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What is a reasonable contractor hourly rate?

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We had roof work done this past weekend due to a leak. When the contractor got up there, he realized his hypothesis for the leak was wrong which blew his estimate. I asked several times for a new estimate and he kept saying, "Don't worry, it won't be bad. I'll just charge you time and materials." I kept asking for a ballpark and he kept dodging the question. At this point, I am missing a chunk of shingles off my roof.


We get the bill and it is 6x the original estimate: $1780. He charged us $60/hr/person for labor and included the 2 hours he spent going out to get supplies. I choked.


Can anyone weigh in on the rate and situation? I realize CT is a little more expensive than TX, but good gravy!



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My husband is a licensed general contractor in California and has worked in construction for 30 years. He thinks you got "tooled". You repeatedly asked this guy for an estimate and he blew you off. Dh says you could have/should have pulled him off of the job right there and then. If CT has a state licensing board, you should file a complaint with them. Also, you could ask this contractor for a copy of his workman's comp insurance certificate. If he doesn't have workman's comp insurance, you should either refuse to pay or demand a significant discount. My husband thinks the only way that bill might be justified is if this contractor was paying high fees for the comp insurance. Either way $60/hr is very pricey.





contractor's usually charge by the square (one square = 100 sq/ft). They charge to take it off (per square) and also to put it back on. You signed off on the original estimate (which possibly was not based on hourly wages), but then he went back and changed it w/out you signing off on it. The finished estimate was significantly different. You have a legitimate complaint.

Edited by Michelle O. in MO
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My dh is a contractor. He doesn't charge by the hour, he charges by the contract amount. If it is over that amount he brings it up before doing the additional work.


Any work done by ripping into the structure of your house can be tricky. You never know what you'll find once you take out an item. He SHOULD have given you an estimate when you asked for one. He should have stated his rate when you asked.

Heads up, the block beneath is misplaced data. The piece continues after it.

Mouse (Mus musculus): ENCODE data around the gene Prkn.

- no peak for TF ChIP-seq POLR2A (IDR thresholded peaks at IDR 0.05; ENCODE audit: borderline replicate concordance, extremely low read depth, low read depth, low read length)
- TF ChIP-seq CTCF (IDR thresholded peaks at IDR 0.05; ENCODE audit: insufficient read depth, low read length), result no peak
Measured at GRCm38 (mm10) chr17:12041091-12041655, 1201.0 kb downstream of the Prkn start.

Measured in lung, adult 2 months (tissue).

My dh works his rate and supply runs into the contract amount. He IS working when he's running to Lowe's or the lumber yard, so yes, those are figured into the contract.


I don't know about the hourly rate in your area, but my dh would get NO work if he charged that much in our area. Our cost of living is much lower here though.

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You poor thing. . . Home repairs stink!


That's probably not unreasonable if you are in a higher-cost-of-living area. I have seen $150/hr for plumbers in NoVA. (Gasp.)


The guy might have been taking advantage of you. . . or just as likely, he just didn't think it was an expensive job (I'm sure it isn't compared to many others) and didn't think the price would be a big issue and was too lazy/sloppy to bother with taking the time to give you a decent estimate. . .


Remember that 'time & materials only' charge means he's not charging separately for his vehicles, gas, insurance, equipment, etc. Those overhead things get very high, so he obviously has to charge a higher rate for his time to make up for those elements w/o running bankrupt.


And, as a prior poster estimated the 90k/yr gross income. . . IMHO, $90k/yr as *gross* income for a contractor (esp. in a high COL area) seems modest. I'd imagine 30-50% of that disappears in overhead. . . Plus, as a small business owner he is running lots of risks and has downtime, etc when he can't bill at all (weather, etc.). . .